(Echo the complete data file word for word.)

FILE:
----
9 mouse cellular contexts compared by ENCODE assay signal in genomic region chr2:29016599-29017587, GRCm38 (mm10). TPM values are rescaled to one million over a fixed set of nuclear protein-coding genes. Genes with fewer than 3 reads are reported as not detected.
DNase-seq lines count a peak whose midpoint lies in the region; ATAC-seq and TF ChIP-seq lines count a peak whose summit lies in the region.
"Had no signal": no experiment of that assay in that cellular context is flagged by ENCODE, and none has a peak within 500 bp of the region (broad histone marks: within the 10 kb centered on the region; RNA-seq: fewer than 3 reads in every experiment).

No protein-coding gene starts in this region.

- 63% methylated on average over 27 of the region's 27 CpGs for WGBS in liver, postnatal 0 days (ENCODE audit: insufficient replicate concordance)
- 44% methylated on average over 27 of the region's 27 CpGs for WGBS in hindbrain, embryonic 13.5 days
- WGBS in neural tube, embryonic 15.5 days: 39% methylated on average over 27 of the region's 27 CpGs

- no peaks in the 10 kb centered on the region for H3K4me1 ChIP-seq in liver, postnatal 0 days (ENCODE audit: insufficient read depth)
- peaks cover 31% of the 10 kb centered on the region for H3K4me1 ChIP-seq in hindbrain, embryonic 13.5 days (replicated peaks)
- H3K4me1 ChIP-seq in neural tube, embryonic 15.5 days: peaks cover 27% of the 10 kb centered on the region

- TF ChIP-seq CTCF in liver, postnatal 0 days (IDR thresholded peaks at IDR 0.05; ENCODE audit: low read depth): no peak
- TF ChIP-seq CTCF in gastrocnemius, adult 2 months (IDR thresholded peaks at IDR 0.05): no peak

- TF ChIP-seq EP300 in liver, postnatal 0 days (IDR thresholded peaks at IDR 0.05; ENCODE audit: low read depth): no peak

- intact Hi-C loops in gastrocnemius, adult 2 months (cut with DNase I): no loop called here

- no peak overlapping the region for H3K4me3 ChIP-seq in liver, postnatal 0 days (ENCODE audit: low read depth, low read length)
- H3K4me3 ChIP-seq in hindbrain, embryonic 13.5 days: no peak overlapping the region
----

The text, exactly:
9 mouse cellular contexts compared by ENCODE assay signal in genomic region chr2:29016599-29017587, GRCm38 (mm10). TPM values are rescaled to one million over a fixed set of nuclear protein-coding genes. Genes with fewer than 3 reads are reported as not detected.
DNase-seq lines count a peak whose midpoint lies in the region; ATAC-seq and TF ChIP-seq lines count a peak whose summit lies in the region.
"Had no signal": no experiment of that assay in that cellular context is flagged by ENCODE, and none has a peak within 500 bp of the region (broad histone marks: within the 10 kb centered on the region; RNA-seq: fewer than 3 reads in every experiment).

No protein-coding gene starts in this region.

- 63% methylated on average over 27 of the region's 27 CpGs for WGBS in liver, postnatal 0 days (ENCODE audit: insufficient replicate concordance)
- 44% methylated on average over 27 of the region's 27 CpGs for WGBS in hindbrain, embryonic 13.5 days
- WGBS in neural tube, embryonic 15.5 days: 39% methylated on average over 27 of the region's 27 CpGs

- no peaks in the 10 kb centered on the region for H3K4me1 ChIP-seq in liver, postnatal 0 days (ENCODE audit: insufficient read depth)
- peaks cover 31% of the 10 kb centered on the region for H3K4me1 ChIP-seq in hindbrain, embryonic 13.5 days (replicated peaks)
- H3K4me1 ChIP-seq in neural tube, embryonic 15.5 days: peaks cover 27% of the 10 kb centered on the region

- TF ChIP-seq CTCF in liver, postnatal 0 days (IDR thresholded peaks at IDR 0.05; ENCODE audit: low read depth): no peak
- TF ChIP-seq CTCF in gastrocnemius, adult 2 months (IDR thresholded peaks at IDR 0.05): no peak

- TF ChIP-seq EP300 in liver, postnatal 0 days (IDR thresholded peaks at IDR 0.05; ENCODE audit: low read depth): no peak

- intact Hi-C loops in gastrocnemius, adult 2 months (cut with DNase I): no loop called here

- no peak overlapping the region for H3K4me3 ChIP-seq in liver, postnatal 0 days (ENCODE audit: low read depth, low read length)
- H3K4me3 ChIP-seq in hindbrain, embryonic 13.5 days: no peak overlapping the region